The Encyclopedia of Libertarianism

Decentralism

“Small is beautiful,” declared economist E. F. Schumacher in his 1973 book of the same title, and the epigram encapsulates the spirit of decentralism. There is a poetic quality to decentralism, rooted as it is in a love of the particular. The British writer G. K. Chesterton noted in his novel of local patriotism, The Napoleon of Notting Hill, that the true patriot “never under any circumstances boasts of the largeness of his country, but always, and of necessity, boasts of the smallness of it.”

A decentralist believes that political power (and, in some but hardly all cases, wealth) should be widely dispersed. He or she believes that concentrated power is the bane of liberty; its remoteness insulates the wielder of power from the citizen—or, perhaps more accurately, the subject. As the most literary of modern decentralists, the Kentucky poet-farmer Wendell Berry has warned, “Everywhere, every day, local life is being discomforted, disrupted, endangered, or destroyed by powerful people who live, or who are privileged to think that they live, beyond the bad effects of their bad work.” Decentralists would cite as specific examples the federal policy of requiring cities to bus children to schools outside their neighborhoods, which virtually destroyed cohesive ethnic enclaves in American cities; the siting of public housing projects and nuclear waste facilities over the objections of residents of the affected areas; and the deracinating effects of an interventionist foreign policy that sends young men (and now women) hither and yon, far from their home places.

From the founding, American political debate has pitted advocates of a strong central state against partisans of decentralism. Although James Madison, writing as Publius, assured readers in Federalist no. 45 that “The powers delegated by the proposed Constitution to the federal government are few and defined,” the “Anti-Federalists,” who opposed ratification, saw in the Philadelphia compact the scaffolding of empire. Republican government “is only suited to a small and compact territory,” argued Maryland Constitutional Convention delegate Luther Martin. Within a unitary government spread over a wide territory, citizens would have little opportunity to know those whom they might elect; lawmakers would govern in ignorance of local conditions, and tyranny would be necessary to enforce their laws. This argument has continued throughout American history: Are liberty, property, and the integrity of small places best secured by local government or by national (or, increasingly in the age of globalization, international) authority?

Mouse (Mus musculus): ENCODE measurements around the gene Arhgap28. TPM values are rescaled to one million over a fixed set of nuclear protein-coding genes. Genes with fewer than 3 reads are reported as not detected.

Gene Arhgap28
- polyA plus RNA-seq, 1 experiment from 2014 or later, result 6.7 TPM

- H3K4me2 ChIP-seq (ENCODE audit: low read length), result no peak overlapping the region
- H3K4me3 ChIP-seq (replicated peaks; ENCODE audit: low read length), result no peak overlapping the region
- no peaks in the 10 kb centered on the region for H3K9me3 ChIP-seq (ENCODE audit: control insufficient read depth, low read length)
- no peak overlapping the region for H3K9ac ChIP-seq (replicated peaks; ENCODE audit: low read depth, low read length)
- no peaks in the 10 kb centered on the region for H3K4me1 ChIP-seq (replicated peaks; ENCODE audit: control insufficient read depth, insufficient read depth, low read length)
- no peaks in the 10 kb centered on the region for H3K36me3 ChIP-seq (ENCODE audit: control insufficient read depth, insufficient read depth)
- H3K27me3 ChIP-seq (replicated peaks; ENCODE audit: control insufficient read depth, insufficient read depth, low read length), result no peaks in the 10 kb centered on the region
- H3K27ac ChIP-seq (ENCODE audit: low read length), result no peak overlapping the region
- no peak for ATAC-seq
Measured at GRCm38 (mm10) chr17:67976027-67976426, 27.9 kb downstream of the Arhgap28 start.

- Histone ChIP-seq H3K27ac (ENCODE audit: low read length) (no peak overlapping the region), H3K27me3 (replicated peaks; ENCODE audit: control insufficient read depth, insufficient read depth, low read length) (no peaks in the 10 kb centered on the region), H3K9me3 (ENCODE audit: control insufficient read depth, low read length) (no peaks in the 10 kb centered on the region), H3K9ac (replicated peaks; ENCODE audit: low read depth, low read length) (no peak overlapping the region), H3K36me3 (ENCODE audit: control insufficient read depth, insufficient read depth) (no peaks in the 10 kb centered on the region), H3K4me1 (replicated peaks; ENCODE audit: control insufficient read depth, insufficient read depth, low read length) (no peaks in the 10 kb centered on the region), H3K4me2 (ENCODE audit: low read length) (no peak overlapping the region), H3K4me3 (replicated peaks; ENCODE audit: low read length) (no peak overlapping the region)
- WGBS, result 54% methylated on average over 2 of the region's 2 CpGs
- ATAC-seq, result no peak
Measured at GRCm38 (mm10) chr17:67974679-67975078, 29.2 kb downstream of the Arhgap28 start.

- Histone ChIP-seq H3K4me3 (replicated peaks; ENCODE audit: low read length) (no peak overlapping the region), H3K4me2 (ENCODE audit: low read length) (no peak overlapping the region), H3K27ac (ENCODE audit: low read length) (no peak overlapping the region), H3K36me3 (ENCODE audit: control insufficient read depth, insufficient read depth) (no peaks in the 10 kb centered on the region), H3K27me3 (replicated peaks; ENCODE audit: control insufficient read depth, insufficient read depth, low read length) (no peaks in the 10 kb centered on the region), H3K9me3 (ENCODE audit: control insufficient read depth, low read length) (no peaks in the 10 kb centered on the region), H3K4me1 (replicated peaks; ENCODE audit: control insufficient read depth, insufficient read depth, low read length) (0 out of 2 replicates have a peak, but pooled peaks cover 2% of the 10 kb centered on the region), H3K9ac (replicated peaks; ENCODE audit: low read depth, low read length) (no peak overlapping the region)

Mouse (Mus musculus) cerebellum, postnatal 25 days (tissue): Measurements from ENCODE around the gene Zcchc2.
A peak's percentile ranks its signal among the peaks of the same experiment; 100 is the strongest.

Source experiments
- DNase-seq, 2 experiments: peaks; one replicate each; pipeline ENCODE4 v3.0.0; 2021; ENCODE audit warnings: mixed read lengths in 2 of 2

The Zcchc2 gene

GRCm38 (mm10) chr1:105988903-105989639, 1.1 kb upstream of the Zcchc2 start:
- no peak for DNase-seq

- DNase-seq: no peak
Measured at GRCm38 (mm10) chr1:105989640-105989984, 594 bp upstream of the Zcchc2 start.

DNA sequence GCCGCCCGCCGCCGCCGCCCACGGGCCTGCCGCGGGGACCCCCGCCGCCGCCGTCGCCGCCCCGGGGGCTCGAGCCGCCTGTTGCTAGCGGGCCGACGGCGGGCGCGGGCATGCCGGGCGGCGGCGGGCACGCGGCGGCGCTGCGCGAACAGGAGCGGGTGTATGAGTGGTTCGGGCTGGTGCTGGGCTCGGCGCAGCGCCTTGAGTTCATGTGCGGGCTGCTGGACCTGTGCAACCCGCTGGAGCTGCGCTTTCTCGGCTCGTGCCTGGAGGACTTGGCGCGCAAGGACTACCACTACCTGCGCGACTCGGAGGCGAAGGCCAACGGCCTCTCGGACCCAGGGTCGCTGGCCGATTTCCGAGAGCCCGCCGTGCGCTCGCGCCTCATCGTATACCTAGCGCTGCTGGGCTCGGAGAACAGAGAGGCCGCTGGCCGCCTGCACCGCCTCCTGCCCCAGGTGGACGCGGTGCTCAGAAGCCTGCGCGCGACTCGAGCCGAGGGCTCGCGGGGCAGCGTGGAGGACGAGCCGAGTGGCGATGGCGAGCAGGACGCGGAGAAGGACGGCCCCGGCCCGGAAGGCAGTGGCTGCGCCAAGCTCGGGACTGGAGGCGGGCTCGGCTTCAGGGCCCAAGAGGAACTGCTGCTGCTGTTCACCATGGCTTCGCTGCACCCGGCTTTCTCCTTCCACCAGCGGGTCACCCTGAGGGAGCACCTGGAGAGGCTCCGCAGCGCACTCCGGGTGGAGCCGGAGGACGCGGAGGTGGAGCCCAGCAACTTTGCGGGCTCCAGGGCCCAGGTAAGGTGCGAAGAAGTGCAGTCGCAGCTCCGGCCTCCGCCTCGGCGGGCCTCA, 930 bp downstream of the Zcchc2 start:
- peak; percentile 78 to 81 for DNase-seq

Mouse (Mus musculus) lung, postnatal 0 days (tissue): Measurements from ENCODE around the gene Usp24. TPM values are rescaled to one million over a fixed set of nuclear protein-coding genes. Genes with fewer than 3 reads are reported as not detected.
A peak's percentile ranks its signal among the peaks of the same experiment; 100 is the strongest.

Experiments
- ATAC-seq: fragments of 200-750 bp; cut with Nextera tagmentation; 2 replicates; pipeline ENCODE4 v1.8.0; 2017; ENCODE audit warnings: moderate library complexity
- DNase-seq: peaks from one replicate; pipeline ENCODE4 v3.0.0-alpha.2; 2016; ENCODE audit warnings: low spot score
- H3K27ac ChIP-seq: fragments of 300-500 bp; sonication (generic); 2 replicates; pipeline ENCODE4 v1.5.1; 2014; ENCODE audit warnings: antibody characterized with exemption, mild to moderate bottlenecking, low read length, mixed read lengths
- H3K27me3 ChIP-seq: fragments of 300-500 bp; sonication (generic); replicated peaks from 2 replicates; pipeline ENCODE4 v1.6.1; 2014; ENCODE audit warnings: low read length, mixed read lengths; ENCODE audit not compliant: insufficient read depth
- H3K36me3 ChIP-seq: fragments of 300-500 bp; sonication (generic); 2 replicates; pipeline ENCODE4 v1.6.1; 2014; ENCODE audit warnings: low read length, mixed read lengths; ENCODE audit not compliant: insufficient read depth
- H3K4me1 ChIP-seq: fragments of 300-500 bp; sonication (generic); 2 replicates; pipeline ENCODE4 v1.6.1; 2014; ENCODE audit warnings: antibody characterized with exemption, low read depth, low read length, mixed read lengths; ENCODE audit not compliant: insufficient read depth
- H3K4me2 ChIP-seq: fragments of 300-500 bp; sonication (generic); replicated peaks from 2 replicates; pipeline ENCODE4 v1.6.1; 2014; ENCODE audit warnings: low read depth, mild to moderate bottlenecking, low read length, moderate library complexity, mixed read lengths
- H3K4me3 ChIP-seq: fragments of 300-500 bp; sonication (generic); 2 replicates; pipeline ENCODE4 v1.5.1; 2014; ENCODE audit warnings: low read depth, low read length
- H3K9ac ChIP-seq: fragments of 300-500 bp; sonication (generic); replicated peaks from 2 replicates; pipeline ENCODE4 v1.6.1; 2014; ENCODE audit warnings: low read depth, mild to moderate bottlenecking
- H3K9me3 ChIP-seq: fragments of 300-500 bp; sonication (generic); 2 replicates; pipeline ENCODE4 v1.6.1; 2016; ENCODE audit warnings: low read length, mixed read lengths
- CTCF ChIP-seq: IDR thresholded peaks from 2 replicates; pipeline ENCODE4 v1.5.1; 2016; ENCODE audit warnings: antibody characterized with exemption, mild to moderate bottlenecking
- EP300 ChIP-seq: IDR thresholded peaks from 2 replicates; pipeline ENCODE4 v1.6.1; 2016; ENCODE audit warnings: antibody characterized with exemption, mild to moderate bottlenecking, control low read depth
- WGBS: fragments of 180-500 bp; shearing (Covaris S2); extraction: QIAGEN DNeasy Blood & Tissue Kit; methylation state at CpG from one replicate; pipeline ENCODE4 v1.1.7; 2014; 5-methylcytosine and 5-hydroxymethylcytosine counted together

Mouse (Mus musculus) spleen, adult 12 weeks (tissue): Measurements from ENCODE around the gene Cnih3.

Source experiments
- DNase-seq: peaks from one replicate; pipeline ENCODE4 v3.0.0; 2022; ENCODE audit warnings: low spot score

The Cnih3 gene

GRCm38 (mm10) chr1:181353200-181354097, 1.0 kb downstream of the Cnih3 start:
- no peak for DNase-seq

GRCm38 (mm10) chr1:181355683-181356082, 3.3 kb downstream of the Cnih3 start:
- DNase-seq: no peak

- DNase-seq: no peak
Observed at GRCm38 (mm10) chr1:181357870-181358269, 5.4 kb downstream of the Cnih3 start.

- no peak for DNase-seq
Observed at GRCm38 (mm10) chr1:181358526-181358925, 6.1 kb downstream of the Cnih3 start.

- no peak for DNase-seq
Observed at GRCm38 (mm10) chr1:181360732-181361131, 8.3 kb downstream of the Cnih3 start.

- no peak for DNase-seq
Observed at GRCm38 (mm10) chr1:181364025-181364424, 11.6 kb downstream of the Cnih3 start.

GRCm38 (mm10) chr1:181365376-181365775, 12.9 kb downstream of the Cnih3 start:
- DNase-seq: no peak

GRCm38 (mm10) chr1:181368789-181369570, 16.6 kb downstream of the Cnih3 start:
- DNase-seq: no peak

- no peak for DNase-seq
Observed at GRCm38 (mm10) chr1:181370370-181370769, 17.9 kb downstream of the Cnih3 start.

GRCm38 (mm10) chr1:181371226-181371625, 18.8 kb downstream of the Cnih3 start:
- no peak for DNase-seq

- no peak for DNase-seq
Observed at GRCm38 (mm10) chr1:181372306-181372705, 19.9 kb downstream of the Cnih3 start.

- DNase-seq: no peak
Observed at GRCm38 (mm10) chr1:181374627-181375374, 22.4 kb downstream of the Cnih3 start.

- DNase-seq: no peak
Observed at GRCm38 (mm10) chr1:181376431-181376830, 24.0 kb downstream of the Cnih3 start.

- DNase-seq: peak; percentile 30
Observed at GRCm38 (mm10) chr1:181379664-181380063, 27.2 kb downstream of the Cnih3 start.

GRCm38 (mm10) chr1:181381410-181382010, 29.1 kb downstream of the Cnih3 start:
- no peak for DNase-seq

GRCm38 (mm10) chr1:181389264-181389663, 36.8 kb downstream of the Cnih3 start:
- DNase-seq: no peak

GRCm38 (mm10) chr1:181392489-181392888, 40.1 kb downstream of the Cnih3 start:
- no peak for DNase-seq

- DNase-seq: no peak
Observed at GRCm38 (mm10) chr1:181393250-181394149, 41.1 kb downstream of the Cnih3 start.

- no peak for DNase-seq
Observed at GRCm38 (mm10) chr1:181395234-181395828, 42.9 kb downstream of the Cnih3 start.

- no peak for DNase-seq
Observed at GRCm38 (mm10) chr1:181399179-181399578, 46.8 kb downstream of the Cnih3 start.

In American politics, this argument has often been rendered in shorthand as the Jefferson–Hamilton debate. Although Thomas Jefferson’s presidential administration sometimes overstepped constitutional bounds (e.g., with his Louisiana Purchase) and although he was essentially neutral on the matter of the Constitution’s ratification, he is regarded as the founding father of American decentralism. Sketching his ideal in a letter from Monticello in 1824, Jefferson wrote that even the county was too distended a district for meaningful citizenship; he favored the creation of smaller “wards.” In Jefferson’s description,

Each ward would thus be a small republic within itself, and every man in the State would thus become an acting member of the common government, transacting in person a great portion of its rights and duties, subordinate indeed, yet important, and entirely within his competence. The wit of man cannot devise a more solid basis for a free, durable, and well administered republic.